Deep Throat is still identified as FBI Deputy Associate Director Mark Felt and is only briefly mentioned. Without Dean as a major factor in the break-ins and without Haig pushing the downfall, what we have in the film isn’t truth. Instead, it’s a glorification of textbook history, and it’s the kind of mainstream media mythology that continues to be pushed in order to maintain its elite political order.
It is Sen. Howard Baker (R-Tenn.) who performs the film’s face turn. He and Fred Thompson, minority counsel for the Republican senators, are labelled as moles on the committee.
What the committee said, Nixon’s men heard through Baker and Thompson. It was Baker who would famously ask Dean what Nixon knew and when he knew it. But when Baker realized that Nixon had been involved in the cover-up, Baker jumped into the fray head-first, questioning Ehrlichman in what one reporter called a “hostile” interrogation. Baker, the way the filmmakers portray it, had finally joined the good guys. Is this a reminder to honest Trump loyalists that redemption is a possible and worthwhile endeavor?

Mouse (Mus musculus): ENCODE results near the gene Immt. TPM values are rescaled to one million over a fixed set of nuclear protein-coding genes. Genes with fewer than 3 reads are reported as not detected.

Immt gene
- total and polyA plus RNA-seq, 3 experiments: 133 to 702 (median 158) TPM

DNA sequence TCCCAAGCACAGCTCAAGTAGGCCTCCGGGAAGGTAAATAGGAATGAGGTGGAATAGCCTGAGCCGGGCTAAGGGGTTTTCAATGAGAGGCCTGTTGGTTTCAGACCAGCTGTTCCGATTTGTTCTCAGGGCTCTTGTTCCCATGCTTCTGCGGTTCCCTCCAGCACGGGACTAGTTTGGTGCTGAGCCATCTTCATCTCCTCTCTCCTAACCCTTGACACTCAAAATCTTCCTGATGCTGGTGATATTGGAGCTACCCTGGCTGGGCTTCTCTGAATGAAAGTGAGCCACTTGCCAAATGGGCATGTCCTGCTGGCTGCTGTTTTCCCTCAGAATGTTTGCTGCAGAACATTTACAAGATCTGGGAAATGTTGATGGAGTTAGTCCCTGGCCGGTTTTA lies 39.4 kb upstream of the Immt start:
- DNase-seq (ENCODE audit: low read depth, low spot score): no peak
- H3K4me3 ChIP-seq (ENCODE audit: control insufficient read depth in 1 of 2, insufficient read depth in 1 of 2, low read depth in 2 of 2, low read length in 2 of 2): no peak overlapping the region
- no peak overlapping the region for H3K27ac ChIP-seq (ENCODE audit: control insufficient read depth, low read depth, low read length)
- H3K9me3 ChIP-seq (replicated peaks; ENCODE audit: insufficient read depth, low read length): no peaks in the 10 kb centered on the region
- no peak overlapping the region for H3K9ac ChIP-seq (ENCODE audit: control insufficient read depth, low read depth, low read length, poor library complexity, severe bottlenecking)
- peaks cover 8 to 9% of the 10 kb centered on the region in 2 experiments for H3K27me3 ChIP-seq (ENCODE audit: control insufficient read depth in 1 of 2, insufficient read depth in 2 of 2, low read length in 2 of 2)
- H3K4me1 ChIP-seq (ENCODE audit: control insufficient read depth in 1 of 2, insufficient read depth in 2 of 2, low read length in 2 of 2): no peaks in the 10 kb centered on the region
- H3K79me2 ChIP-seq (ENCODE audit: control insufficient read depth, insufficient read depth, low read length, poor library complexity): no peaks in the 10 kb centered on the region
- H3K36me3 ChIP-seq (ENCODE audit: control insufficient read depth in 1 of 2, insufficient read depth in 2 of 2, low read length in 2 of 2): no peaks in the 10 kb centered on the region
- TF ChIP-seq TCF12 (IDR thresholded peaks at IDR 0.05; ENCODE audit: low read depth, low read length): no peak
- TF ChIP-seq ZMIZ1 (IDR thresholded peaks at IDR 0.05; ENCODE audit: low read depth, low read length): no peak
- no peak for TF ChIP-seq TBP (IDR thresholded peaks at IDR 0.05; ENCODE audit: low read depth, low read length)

In an attempt at seeming not wholly partisan, committee member Sen. Lowell Weicker (R-Conn.) was presented as someone who had to throw the most rancorous fish overboard to save the boat.
“The best thing I could do for the Republican Party’s point of view was to try and protect the Republican Party as being distinct and separate from Richard Nixon,” Weicker remembered in the documentary.
In the Nixon tapes, the president does point his finger at the man he fully believed, with all of the information given to him, was behind Watergate. “This is a Dean plot. Period,” Nixon said. Critical Nixon biographer Richard Reeves also described Dean’s motivations vividly. “[Dean’s] loyalty was not to Richard Nixon,” Reeves said. “His loyalty was to John Dean.” Still yet, Dean comes across in the end as the affable, tough survivor rather than the co-conspirator or the instigator.
The obvious political nature of this historical documentary is supposed to tweak the erratic behaviors Never-Trumpers have embedded within them. That was an easy match to light for Ferguson. The deeper lesson of the documentary was aimed at Republicans, and it’s a lesson they were also supposed to learn from Woodward’s Fear: The ship is sinking. Abort. Even if you are a believer, you can’t save it. Get out with your integrity intact. But by all means, leak. Leak to the good mainstream journalists who are actively trying to unearth the evil that men do. Then you, too, could be a redeemed Baker, an honest partisan like Weicker, or even a Deep Throat. Maybe, however, ignoring the truth of Dean, Haig, et al., will doom us to repeating it.
S.T. Patrick holds degrees in both journalism and social studies education. He spent 10 years as an educator and now hosts the “Midnight Writer News Show.” His email is STPatrickAFP@gmail.com.